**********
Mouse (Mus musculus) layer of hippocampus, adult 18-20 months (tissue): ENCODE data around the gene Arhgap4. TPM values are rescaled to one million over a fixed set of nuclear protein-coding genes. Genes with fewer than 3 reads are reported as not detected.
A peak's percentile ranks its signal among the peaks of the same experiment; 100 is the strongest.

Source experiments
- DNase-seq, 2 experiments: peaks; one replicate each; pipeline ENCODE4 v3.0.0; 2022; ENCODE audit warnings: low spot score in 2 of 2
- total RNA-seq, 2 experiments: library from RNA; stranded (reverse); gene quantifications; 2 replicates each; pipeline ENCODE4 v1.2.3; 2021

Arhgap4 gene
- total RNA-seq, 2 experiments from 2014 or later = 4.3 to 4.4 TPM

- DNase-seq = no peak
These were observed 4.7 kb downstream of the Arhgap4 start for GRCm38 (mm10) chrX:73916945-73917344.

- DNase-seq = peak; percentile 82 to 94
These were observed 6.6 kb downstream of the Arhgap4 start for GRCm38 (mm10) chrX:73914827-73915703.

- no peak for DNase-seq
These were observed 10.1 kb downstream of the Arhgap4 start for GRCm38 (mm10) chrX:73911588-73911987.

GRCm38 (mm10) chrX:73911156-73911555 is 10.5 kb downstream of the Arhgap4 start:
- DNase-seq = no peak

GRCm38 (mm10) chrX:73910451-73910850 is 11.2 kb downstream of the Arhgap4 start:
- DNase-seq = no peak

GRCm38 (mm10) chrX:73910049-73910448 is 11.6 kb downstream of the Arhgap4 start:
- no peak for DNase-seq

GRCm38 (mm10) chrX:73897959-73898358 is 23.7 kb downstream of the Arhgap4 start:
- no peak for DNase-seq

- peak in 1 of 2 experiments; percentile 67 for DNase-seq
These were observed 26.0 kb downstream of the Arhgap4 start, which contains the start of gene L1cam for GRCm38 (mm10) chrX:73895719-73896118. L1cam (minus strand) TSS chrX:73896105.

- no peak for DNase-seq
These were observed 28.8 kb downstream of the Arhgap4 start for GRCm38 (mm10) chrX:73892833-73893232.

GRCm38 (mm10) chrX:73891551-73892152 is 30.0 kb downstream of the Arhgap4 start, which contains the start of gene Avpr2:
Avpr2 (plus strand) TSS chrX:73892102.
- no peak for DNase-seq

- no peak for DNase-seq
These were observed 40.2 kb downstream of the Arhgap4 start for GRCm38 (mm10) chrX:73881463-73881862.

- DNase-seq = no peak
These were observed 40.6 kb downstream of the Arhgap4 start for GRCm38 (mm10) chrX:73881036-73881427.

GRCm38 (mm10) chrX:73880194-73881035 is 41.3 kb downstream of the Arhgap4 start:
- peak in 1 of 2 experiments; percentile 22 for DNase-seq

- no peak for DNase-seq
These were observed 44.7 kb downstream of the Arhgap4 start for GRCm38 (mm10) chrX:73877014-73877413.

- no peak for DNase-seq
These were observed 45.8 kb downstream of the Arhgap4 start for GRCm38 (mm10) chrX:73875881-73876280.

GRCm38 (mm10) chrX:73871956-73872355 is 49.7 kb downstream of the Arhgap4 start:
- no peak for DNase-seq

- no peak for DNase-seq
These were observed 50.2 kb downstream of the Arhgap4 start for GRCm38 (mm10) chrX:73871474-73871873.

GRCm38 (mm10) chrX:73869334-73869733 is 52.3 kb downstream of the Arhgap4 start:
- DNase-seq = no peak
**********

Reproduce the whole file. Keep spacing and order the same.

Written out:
Mouse (Mus musculus) layer of hippocampus, adult 18-20 months (tissue): ENCODE data around the gene Arhgap4. TPM values are rescaled to one million over a fixed set of nuclear protein-coding genes. Genes with fewer than 3 reads are reported as not detected.
A peak's percentile ranks its signal among the peaks of the same experiment; 100 is the strongest.

Source experiments
- DNase-seq, 2 experiments: peaks; one replicate each; pipeline ENCODE4 v3.0.0; 2022; ENCODE audit warnings: low spot score in 2 of 2
- total RNA-seq, 2 experiments: library from RNA; stranded (reverse); gene quantifications; 2 replicates each; pipeline ENCODE4 v1.2.3; 2021

Arhgap4 gene
- total RNA-seq, 2 experiments from 2014 or later = 4.3 to 4.4 TPM

- DNase-seq = no peak
These were observed 4.7 kb downstream of the Arhgap4 start for GRCm38 (mm10) chrX:73916945-73917344.

- DNase-seq = peak; percentile 82 to 94
These were observed 6.6 kb downstream of the Arhgap4 start for GRCm38 (mm10) chrX:73914827-73915703.

- no peak for DNase-seq
These were observed 10.1 kb downstream of the Arhgap4 start for GRCm38 (mm10) chrX:73911588-73911987.

GRCm38 (mm10) chrX:73911156-73911555 is 10.5 kb downstream of the Arhgap4 start:
- DNase-seq = no peak

GRCm38 (mm10) chrX:73910451-73910850 is 11.2 kb downstream of the Arhgap4 start:
- DNase-seq = no peak

GRCm38 (mm10) chrX:73910049-73910448 is 11.6 kb downstream of the Arhgap4 start:
- no peak for DNase-seq

GRCm38 (mm10) chrX:73897959-73898358 is 23.7 kb downstream of the Arhgap4 start:
- no peak for DNase-seq

- peak in 1 of 2 experiments; percentile 67 for DNase-seq
These were observed 26.0 kb downstream of the Arhgap4 start, which contains the start of gene L1cam for GRCm38 (mm10) chrX:73895719-73896118. L1cam (minus strand) TSS chrX:73896105.

- no peak for DNase-seq
These were observed 28.8 kb downstream of the Arhgap4 start for GRCm38 (mm10) chrX:73892833-73893232.

GRCm38 (mm10) chrX:73891551-73892152 is 30.0 kb downstream of the Arhgap4 start, which contains the start of gene Avpr2:
Avpr2 (plus strand) TSS chrX:73892102.
- no peak for DNase-seq

- no peak for DNase-seq
These were observed 40.2 kb downstream of the Arhgap4 start for GRCm38 (mm10) chrX:73881463-73881862.

- DNase-seq = no peak
These were observed 40.6 kb downstream of the Arhgap4 start for GRCm38 (mm10) chrX:73881036-73881427.

GRCm38 (mm10) chrX:73880194-73881035 is 41.3 kb downstream of the Arhgap4 start:
- peak in 1 of 2 experiments; percentile 22 for DNase-seq

- no peak for DNase-seq
These were observed 44.7 kb downstream of the Arhgap4 start for GRCm38 (mm10) chrX:73877014-73877413.

- no peak for DNase-seq
These were observed 45.8 kb downstream of the Arhgap4 start for GRCm38 (mm10) chrX:73875881-73876280.

GRCm38 (mm10) chrX:73871956-73872355 is 49.7 kb downstream of the Arhgap4 start:
- no peak for DNase-seq

- no peak for DNase-seq
These were observed 50.2 kb downstream of the Arhgap4 start for GRCm38 (mm10) chrX:73871474-73871873.

GRCm38 (mm10) chrX:73869334-73869733 is 52.3 kb downstream of the Arhgap4 start:
- DNase-seq = no peak